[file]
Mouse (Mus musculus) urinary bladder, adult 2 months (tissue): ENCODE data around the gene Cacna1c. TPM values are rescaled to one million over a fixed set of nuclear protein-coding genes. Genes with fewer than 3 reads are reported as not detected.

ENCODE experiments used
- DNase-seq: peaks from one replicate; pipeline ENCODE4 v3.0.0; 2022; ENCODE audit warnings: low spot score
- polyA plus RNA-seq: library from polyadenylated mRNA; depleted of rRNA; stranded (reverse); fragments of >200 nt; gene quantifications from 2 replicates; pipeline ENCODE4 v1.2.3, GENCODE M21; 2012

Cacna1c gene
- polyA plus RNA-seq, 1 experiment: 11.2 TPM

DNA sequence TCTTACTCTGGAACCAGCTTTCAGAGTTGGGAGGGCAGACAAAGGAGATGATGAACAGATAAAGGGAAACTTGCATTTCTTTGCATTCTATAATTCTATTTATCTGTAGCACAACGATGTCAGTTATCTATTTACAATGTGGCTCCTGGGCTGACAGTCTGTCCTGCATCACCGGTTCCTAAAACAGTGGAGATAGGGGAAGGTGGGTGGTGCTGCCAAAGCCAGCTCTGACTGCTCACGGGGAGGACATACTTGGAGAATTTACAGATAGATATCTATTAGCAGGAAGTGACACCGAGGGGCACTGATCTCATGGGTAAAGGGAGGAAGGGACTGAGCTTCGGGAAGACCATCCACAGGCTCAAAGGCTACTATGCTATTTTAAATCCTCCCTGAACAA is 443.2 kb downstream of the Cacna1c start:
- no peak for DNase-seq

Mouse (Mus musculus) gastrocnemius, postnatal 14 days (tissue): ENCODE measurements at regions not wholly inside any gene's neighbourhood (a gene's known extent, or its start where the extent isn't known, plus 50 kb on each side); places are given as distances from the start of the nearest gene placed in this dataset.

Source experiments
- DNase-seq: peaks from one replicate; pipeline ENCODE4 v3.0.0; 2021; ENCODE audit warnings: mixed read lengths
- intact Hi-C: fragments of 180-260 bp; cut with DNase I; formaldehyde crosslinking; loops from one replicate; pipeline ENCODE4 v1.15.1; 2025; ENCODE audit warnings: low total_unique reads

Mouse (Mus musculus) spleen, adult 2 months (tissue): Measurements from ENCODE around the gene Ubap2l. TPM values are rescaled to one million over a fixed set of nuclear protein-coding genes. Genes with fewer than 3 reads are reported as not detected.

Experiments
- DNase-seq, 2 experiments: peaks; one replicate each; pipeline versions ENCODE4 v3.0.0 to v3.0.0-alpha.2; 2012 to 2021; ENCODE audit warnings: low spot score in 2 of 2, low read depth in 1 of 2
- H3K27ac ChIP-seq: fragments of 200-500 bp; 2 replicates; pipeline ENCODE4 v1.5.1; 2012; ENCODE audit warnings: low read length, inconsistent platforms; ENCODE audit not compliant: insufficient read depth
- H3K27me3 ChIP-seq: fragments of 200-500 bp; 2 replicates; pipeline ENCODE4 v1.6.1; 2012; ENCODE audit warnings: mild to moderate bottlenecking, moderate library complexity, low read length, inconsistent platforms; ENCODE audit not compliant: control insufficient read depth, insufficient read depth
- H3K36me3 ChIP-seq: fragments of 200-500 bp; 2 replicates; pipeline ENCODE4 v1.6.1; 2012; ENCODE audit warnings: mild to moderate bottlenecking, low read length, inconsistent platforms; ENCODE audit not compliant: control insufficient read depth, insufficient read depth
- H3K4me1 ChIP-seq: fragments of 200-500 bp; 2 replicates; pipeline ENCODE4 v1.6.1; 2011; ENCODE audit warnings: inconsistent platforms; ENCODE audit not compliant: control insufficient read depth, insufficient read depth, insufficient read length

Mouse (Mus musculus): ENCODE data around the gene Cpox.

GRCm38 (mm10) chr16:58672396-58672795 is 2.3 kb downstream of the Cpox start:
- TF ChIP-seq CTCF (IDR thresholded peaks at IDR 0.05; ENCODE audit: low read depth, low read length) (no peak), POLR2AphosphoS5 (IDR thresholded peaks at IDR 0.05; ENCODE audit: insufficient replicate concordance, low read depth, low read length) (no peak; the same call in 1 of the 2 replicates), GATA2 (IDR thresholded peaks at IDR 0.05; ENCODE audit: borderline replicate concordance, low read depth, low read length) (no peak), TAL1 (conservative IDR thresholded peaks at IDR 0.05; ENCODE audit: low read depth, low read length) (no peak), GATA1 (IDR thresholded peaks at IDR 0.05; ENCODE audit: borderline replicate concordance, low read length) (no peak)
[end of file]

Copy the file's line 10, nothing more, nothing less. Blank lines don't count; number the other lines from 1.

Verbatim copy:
Source experiments